In Dealing with players of vastly different skill levels?, I got into a discussion with @SevenSidedDie about characterizing Dungeon World as a story game. @SevenSidedDie stated that:
@neontapir Point of order, Dungeon World isn't a really a storygame. It's pretty traditional in most ways, except rolls being for randomising what rule governs what happens next instead of randominsing a binary pass/fail. DW would probably suit this player (these choices would be more likely to result in adventure, less stabby death). An actual storygame is different enough from D&D and DW, and each storygame is different from all the others, that there's no way to guess whether one would suit this player.
He further described Dungeon World after I prompted him for more information:
Me: I'm intrigued, @SevenSidedDie. I've always thought of it as one. The tag for its parent, AW, says "Apocalypse World is a storytelling game by Lumpley Games that tells the story of a world in the aftermath of some unknown event." If Dungeon World isn't a story game, then what is?
SSD: @neontapir I'm not sure I could lay it all out. I started out thinking of it as a D&D-storygame, but as I've played and discussed DW more, I see more and more the traditional structure under the rules. So, a non-traditional presentation and structure to generate a traditional game style, perhaps?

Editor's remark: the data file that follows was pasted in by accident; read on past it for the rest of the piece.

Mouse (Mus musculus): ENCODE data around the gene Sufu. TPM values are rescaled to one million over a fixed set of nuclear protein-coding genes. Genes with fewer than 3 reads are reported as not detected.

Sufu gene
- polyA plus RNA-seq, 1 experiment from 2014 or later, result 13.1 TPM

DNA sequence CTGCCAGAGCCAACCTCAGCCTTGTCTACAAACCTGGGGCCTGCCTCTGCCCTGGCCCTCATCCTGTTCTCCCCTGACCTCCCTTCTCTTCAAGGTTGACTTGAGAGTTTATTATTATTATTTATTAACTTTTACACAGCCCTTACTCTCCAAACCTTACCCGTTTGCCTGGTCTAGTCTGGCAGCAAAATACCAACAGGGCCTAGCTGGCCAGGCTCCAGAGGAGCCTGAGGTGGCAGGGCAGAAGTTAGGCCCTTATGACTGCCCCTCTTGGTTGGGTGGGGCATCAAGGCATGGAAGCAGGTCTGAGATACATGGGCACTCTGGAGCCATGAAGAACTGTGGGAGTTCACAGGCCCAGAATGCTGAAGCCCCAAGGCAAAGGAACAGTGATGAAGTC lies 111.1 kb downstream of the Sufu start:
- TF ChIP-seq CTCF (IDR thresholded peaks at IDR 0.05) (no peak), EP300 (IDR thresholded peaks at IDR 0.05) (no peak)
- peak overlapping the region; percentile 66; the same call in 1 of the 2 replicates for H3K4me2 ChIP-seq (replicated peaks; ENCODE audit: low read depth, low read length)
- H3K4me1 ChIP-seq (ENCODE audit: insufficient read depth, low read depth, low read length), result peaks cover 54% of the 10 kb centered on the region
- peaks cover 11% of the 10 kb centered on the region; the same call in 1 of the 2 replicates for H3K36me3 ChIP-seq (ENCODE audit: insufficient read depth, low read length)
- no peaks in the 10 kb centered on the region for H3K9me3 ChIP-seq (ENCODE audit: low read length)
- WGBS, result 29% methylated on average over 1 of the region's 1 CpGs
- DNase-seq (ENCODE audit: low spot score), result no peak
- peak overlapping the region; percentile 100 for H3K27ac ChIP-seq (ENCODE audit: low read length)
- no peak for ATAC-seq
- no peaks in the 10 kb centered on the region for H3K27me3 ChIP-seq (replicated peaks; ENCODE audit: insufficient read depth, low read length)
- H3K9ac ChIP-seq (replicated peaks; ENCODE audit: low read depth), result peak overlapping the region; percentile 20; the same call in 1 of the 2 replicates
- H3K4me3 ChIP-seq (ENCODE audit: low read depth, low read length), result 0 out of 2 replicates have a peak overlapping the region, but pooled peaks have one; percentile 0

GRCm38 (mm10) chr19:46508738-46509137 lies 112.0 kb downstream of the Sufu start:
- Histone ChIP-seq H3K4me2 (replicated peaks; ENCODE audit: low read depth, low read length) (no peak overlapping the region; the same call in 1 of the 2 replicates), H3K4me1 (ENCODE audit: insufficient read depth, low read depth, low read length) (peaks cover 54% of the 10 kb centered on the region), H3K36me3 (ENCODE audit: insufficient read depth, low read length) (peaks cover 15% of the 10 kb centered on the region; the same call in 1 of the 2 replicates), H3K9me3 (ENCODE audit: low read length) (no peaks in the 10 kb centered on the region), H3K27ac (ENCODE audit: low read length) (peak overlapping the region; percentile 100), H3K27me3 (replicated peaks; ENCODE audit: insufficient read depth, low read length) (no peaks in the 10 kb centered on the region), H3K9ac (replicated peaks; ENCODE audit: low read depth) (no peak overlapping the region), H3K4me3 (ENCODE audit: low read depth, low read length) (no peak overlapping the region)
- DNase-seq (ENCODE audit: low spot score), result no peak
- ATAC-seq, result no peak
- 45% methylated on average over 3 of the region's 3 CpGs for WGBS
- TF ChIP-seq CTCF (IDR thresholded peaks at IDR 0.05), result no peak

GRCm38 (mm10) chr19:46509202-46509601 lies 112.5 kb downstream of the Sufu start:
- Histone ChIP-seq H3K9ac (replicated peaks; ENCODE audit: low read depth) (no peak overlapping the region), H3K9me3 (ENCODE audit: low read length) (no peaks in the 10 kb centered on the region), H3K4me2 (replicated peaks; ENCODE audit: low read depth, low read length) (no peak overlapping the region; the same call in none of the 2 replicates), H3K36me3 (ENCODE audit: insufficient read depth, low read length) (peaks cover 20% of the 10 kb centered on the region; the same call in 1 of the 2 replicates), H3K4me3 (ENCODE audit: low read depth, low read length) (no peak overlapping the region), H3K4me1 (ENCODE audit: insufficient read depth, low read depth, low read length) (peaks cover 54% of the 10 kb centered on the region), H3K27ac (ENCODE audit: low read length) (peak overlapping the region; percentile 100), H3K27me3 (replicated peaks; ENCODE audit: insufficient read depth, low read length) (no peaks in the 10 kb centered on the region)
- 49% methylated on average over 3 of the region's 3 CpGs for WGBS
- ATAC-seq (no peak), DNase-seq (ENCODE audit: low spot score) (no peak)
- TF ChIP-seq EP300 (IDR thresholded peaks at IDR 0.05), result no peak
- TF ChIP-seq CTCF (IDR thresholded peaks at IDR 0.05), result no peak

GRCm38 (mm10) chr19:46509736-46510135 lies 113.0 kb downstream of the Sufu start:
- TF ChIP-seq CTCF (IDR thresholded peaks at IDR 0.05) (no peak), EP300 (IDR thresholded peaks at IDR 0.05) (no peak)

I acknowledge the structural similarities. I replied by citing the tag definition from Apocalypse World, which Dungeon World was based on. It states:
Apocalypse World is a storytelling game by Lumpley Games that tells the story of a world in the aftermath of some unknown event.
There is a difference of terminology here between storygame and storytelling game. Are these two terms interchangeable? If not, what are the differences?
Assuming they are synonymous, there is clearly a difference in tone and approach between traditional tabletop RPGs and storytelling games, but both @SevenSidedDie and I struggle to articulate the difference.
What constitutes a story/storytelling game, such as the presence or absence of a certain mechanic? What are some exemplars of this kind of game?